Sensitive periods soon after birth seem to be crucial for mapping brain networks and enable the development of healthy sensory responses in adulthood. Affective tactile experiences are at the core of interpersonal interactions in the neonatal period and represent a scaffolding for early development of autonomic self-regulation, which then becomes part of more complex patterns of social exchanges and executive functions across the first years of life. In the present article we reviewed recent studies that investigated physiological and behavioural responses to tactile stimulations across development, supporting our claim that affective touch is an essential part of early emerging self-regulatory skills with important cascade effects on infants’ socio-emotional and cognitive developmental trajectories.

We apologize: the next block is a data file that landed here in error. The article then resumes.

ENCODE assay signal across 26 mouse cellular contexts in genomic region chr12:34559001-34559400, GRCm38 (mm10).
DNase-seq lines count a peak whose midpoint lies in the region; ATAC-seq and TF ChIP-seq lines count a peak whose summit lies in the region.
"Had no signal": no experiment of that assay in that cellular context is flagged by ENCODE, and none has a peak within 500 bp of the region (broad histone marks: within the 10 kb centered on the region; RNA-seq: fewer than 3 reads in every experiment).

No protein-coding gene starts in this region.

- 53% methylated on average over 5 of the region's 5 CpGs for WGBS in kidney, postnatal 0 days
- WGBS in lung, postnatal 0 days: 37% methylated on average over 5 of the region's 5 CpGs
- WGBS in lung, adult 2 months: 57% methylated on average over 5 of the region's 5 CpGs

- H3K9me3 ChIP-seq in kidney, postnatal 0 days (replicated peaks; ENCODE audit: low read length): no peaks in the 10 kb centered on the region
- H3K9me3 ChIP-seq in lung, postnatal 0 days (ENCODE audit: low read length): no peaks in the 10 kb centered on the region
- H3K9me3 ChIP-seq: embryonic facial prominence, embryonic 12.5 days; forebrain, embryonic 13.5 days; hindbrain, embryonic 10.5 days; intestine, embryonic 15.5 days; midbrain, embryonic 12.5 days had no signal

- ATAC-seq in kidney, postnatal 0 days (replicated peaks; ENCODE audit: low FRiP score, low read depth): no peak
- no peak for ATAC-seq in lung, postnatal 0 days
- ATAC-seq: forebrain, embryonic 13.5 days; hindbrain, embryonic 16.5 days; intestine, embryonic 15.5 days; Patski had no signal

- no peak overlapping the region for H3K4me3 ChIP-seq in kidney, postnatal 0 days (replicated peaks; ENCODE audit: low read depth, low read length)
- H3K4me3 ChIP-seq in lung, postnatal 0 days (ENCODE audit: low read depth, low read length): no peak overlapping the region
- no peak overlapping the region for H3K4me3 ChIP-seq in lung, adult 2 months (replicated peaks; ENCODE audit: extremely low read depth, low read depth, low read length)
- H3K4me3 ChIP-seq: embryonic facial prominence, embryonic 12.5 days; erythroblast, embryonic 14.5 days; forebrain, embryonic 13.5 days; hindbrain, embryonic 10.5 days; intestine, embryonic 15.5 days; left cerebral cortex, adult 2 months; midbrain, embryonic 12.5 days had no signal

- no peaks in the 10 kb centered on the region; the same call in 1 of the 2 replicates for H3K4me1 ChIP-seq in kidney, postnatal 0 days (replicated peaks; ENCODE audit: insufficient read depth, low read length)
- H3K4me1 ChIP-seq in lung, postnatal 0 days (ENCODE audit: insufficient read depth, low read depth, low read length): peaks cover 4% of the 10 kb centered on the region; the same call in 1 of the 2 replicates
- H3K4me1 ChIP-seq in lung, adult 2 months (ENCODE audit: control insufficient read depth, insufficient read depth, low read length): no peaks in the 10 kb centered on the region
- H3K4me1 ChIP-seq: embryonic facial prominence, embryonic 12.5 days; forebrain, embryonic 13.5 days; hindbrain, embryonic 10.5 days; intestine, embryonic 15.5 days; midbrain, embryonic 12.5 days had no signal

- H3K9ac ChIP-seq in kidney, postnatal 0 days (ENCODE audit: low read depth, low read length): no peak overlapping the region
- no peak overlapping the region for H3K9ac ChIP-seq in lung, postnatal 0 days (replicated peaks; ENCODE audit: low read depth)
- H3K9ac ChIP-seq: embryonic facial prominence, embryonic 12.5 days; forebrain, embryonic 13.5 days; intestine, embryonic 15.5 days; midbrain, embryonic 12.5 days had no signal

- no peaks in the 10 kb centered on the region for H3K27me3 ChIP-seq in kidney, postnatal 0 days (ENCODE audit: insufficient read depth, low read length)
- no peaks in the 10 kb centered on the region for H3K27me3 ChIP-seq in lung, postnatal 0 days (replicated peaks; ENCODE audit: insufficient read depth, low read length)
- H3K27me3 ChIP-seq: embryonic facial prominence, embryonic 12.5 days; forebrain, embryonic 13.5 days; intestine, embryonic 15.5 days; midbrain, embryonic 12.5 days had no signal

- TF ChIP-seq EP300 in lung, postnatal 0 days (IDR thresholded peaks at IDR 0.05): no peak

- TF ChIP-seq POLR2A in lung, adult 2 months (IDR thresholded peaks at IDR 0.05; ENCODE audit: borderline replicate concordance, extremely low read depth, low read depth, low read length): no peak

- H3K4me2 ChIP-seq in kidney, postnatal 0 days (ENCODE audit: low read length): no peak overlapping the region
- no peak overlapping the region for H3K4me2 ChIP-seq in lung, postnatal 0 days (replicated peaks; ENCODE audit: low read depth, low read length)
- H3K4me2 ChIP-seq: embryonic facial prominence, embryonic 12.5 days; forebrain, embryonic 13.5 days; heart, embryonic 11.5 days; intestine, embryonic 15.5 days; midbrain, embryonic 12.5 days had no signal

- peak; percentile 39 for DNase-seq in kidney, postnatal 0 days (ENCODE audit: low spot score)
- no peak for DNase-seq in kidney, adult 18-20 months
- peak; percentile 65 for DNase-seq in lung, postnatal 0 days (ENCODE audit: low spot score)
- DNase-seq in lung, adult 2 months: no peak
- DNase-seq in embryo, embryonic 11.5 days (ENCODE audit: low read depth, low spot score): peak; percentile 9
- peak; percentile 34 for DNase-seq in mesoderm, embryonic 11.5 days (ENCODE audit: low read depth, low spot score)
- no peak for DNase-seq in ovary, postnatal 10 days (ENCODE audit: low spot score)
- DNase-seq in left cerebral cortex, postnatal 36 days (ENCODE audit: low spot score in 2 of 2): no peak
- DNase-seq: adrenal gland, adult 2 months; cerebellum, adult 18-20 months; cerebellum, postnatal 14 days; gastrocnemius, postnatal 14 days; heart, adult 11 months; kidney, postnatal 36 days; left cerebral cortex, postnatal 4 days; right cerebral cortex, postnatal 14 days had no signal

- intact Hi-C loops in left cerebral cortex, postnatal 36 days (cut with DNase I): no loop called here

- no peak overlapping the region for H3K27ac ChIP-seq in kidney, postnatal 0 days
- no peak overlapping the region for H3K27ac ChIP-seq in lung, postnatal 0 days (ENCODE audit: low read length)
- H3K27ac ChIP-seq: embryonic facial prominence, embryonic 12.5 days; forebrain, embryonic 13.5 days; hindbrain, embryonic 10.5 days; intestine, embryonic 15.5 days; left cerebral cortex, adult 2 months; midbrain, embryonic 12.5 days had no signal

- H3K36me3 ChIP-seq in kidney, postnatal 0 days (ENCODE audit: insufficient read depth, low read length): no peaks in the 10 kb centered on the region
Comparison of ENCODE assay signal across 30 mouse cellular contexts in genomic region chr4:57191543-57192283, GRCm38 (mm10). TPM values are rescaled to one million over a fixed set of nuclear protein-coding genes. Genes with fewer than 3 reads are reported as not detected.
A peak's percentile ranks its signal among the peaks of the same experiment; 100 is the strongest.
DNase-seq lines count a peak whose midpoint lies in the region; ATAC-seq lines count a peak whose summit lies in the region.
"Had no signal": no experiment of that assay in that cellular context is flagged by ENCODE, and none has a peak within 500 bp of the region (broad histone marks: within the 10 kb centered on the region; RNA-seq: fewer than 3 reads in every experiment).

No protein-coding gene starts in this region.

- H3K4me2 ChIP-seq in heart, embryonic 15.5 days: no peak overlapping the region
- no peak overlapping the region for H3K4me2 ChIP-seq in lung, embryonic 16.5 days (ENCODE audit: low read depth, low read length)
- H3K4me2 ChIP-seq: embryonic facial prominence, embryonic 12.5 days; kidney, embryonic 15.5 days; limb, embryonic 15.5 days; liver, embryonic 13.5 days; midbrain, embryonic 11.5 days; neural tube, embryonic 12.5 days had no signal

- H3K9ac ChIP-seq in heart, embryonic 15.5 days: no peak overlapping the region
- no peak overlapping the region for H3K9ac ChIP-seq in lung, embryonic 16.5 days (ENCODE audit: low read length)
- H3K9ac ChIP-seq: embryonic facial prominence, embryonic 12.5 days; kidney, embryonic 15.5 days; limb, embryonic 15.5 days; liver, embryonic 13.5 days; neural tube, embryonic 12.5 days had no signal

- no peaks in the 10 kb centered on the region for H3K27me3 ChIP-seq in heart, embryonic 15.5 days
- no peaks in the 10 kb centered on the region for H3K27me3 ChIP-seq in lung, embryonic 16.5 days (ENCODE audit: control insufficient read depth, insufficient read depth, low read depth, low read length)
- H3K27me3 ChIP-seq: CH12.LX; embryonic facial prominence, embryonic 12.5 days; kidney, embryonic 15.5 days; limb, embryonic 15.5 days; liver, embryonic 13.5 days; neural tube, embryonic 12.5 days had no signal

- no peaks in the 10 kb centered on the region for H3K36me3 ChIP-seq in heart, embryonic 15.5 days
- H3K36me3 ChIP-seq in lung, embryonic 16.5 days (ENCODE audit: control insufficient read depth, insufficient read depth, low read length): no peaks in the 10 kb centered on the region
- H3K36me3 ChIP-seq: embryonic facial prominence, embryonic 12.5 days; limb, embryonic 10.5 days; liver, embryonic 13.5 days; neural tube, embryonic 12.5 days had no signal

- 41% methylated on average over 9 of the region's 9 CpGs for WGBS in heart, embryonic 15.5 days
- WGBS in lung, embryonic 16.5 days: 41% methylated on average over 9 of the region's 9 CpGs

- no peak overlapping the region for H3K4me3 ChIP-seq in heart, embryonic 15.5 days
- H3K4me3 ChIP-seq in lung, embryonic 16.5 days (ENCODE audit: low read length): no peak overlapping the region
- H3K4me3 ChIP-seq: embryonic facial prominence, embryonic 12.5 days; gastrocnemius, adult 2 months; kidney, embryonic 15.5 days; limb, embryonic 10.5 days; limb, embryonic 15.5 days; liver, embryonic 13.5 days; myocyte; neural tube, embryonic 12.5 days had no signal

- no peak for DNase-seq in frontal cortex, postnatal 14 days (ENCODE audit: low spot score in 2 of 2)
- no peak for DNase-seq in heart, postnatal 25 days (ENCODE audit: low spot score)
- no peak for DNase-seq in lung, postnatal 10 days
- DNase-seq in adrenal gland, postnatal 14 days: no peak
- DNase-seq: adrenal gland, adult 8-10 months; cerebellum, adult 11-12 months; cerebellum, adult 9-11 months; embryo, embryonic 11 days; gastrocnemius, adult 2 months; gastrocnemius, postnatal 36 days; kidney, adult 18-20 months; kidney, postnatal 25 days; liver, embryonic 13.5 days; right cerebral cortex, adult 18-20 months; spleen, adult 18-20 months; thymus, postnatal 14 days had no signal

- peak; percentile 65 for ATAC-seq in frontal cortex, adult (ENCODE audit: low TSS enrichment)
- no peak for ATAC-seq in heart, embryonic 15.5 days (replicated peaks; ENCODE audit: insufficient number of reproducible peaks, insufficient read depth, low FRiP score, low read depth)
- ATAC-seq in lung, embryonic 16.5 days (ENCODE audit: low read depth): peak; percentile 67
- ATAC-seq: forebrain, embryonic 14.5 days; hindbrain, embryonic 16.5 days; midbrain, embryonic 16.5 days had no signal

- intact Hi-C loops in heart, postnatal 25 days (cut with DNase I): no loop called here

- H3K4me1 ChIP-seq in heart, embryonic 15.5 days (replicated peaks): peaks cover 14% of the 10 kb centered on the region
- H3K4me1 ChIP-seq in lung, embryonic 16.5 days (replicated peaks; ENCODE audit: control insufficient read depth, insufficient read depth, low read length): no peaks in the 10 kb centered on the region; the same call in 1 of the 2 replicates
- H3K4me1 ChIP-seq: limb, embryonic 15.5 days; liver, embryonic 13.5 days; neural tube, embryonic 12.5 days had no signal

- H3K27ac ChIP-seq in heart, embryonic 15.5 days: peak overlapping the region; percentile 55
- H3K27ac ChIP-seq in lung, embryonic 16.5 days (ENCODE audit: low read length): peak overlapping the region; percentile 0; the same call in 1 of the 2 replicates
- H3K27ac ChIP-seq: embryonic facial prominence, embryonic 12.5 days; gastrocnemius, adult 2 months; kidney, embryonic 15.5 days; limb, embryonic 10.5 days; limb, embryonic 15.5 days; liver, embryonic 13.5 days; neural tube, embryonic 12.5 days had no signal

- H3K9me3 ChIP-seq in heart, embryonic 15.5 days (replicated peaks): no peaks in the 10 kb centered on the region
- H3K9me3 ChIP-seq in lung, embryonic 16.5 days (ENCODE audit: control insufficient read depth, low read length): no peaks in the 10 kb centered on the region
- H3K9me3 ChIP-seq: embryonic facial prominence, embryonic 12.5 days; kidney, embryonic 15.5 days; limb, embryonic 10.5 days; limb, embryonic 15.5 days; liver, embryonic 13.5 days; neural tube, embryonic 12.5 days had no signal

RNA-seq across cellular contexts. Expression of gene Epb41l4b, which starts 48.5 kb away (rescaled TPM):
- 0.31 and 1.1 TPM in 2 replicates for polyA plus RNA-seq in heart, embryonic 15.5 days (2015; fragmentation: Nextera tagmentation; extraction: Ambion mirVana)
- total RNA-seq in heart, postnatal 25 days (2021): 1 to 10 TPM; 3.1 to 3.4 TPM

|Number of pages||7|
|Journal||Current opinion in behavioral sciences|
|Publication status||Published - Feb 2022|
Sustainable Development Goals
- To-skin contact, Unmyelinated afferents, Tactile stimulation, Premature-infants, Early-childhood, Still-face, Care, Perception, Reactivity, Responses